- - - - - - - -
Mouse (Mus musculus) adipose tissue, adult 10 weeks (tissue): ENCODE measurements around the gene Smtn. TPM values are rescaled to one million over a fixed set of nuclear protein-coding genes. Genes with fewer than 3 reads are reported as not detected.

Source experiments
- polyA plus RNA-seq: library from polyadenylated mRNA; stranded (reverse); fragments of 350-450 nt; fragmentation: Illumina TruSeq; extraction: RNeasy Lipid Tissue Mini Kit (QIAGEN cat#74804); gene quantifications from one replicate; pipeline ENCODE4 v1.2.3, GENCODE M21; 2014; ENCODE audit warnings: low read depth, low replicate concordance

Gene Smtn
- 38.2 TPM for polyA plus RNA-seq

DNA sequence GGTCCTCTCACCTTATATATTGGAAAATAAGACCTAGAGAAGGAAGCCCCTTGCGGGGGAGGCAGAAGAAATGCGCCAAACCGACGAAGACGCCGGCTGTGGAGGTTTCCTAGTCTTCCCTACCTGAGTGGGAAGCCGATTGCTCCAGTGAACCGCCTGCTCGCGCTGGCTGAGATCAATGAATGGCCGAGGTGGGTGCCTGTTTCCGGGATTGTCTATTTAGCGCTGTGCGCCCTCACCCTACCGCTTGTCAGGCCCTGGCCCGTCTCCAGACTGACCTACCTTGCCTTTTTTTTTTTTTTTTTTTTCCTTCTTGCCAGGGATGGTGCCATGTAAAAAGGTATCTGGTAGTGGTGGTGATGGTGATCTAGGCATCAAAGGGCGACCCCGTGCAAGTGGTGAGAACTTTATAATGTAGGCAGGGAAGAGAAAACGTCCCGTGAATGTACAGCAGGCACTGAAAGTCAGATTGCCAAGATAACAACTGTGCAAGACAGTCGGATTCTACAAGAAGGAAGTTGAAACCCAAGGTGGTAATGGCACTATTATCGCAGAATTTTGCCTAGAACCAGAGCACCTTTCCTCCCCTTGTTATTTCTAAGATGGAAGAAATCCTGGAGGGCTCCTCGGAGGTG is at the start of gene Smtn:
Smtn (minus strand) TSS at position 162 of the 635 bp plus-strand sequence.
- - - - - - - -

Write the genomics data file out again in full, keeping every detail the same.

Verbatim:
Mouse (Mus musculus) adipose tissue, adult 10 weeks (tissue): ENCODE measurements around the gene Smtn. TPM values are rescaled to one million over a fixed set of nuclear protein-coding genes. Genes with fewer than 3 reads are reported as not detected.

Source experiments
- polyA plus RNA-seq: library from polyadenylated mRNA; stranded (reverse); fragments of 350-450 nt; fragmentation: Illumina TruSeq; extraction: RNeasy Lipid Tissue Mini Kit (QIAGEN cat#74804); gene quantifications from one replicate; pipeline ENCODE4 v1.2.3, GENCODE M21; 2014; ENCODE audit warnings: low read depth, low replicate concordance

Gene Smtn
- 38.2 TPM for polyA plus RNA-seq

DNA sequence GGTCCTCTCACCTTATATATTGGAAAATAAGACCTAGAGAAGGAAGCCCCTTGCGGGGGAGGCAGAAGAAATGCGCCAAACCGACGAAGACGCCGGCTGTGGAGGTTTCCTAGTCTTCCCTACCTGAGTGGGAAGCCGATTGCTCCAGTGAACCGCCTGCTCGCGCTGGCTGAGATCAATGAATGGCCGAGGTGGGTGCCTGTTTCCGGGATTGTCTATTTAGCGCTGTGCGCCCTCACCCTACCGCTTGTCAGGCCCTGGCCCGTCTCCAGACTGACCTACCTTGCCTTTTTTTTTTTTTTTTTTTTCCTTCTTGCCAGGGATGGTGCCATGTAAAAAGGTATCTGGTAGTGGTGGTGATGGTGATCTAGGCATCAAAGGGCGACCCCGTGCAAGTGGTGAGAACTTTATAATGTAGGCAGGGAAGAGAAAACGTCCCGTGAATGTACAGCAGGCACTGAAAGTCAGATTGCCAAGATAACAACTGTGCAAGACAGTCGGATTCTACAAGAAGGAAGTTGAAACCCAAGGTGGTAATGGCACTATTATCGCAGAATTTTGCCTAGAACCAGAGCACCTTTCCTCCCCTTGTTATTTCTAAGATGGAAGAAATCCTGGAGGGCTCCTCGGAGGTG is at the start of gene Smtn:
Smtn (minus strand) TSS at position 162 of the 635 bp plus-strand sequence.